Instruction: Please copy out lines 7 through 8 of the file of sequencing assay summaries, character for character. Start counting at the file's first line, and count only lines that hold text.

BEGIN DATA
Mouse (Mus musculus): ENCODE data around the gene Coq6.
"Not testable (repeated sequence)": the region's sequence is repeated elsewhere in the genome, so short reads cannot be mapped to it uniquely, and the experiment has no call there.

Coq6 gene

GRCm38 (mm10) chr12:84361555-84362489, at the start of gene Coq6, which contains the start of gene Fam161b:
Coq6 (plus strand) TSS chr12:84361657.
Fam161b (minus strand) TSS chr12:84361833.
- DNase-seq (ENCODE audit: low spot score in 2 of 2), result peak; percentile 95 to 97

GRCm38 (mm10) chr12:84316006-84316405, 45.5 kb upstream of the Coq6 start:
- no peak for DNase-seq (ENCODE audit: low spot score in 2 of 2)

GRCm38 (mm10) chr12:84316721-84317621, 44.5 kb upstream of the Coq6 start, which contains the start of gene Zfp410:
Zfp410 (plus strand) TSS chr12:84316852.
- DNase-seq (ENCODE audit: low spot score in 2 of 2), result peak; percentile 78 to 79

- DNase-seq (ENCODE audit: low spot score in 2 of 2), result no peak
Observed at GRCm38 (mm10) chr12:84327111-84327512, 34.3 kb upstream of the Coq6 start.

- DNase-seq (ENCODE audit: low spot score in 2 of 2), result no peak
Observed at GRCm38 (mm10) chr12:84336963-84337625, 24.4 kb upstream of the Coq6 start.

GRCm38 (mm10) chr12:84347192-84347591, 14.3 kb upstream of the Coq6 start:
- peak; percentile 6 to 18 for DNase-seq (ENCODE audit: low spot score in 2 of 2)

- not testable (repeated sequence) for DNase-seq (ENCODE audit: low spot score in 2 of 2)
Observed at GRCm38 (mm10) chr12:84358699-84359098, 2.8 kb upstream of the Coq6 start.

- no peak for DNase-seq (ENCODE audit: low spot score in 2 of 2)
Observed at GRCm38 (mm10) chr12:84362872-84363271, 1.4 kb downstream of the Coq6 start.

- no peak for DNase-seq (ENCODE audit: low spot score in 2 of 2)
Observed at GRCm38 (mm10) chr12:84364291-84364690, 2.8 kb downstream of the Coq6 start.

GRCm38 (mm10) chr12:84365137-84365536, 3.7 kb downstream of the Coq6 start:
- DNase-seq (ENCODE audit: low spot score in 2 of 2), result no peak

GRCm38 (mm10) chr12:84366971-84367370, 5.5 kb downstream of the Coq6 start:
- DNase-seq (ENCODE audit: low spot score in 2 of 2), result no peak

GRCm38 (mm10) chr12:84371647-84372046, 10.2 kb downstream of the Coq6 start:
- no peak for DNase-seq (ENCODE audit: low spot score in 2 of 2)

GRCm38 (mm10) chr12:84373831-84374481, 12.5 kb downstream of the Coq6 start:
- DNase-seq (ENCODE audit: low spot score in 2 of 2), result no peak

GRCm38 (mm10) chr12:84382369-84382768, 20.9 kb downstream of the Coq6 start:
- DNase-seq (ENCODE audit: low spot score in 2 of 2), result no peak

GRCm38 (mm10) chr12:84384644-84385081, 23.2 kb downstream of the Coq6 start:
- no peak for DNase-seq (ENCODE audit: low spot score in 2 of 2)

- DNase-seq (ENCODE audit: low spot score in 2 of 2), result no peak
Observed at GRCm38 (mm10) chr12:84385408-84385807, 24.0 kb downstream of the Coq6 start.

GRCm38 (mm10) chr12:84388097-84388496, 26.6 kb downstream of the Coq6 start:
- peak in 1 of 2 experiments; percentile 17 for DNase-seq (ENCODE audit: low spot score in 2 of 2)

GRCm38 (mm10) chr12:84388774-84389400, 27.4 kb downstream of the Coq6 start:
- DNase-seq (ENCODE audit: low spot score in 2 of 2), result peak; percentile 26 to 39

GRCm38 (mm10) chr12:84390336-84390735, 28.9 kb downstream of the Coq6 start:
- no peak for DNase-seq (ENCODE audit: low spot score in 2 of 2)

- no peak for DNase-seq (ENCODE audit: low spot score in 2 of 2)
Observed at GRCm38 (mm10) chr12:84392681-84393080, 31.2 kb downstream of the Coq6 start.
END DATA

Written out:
- DNase-seq (ENCODE audit: low spot score in 2 of 2), result peak; percentile 95 to 97

GRCm38 (mm10) chr12:84316006-84316405, 45.5 kb upstream of the Coq6 start: